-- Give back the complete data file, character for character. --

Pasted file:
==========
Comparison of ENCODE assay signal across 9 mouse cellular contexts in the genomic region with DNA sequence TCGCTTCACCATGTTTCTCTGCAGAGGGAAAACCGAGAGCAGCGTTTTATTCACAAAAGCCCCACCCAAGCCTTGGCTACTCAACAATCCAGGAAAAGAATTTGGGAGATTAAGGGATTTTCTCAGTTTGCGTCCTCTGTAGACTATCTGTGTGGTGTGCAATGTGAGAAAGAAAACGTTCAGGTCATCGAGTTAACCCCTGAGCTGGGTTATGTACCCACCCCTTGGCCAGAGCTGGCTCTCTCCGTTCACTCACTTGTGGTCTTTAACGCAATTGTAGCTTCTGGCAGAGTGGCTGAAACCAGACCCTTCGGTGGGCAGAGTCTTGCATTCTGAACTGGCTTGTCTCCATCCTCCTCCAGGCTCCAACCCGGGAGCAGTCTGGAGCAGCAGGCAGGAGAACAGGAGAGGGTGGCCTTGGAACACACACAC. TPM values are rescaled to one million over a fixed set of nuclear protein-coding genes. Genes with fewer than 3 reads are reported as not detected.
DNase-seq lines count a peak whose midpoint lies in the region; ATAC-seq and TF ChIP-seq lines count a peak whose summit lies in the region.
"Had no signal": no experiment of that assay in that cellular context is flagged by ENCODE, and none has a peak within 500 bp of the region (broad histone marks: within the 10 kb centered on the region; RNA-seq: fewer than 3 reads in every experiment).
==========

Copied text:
Comparison of ENCODE assay signal across 9 mouse cellular contexts in the genomic region with DNA sequence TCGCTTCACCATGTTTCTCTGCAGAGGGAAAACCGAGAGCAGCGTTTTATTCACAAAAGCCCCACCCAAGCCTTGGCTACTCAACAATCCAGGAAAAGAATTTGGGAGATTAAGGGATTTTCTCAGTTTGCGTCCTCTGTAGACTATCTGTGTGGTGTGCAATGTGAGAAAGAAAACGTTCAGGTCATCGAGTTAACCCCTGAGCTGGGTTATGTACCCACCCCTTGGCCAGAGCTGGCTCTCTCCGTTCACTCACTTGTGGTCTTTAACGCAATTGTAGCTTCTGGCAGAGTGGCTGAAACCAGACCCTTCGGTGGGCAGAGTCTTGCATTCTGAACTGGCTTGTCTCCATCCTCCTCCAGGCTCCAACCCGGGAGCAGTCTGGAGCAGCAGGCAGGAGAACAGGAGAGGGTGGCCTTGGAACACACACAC. TPM values are rescaled to one million over a fixed set of nuclear protein-coding genes. Genes with fewer than 3 reads are reported as not detected.
DNase-seq lines count a peak whose midpoint lies in the region; ATAC-seq and TF ChIP-seq lines count a peak whose summit lies in the region.
"Had no signal": no experiment of that assay in that cellular context is flagged by ENCODE, and none has a peak within 500 bp of the region (broad histone marks: within the 10 kb centered on the region; RNA-seq: fewer than 3 reads in every experiment).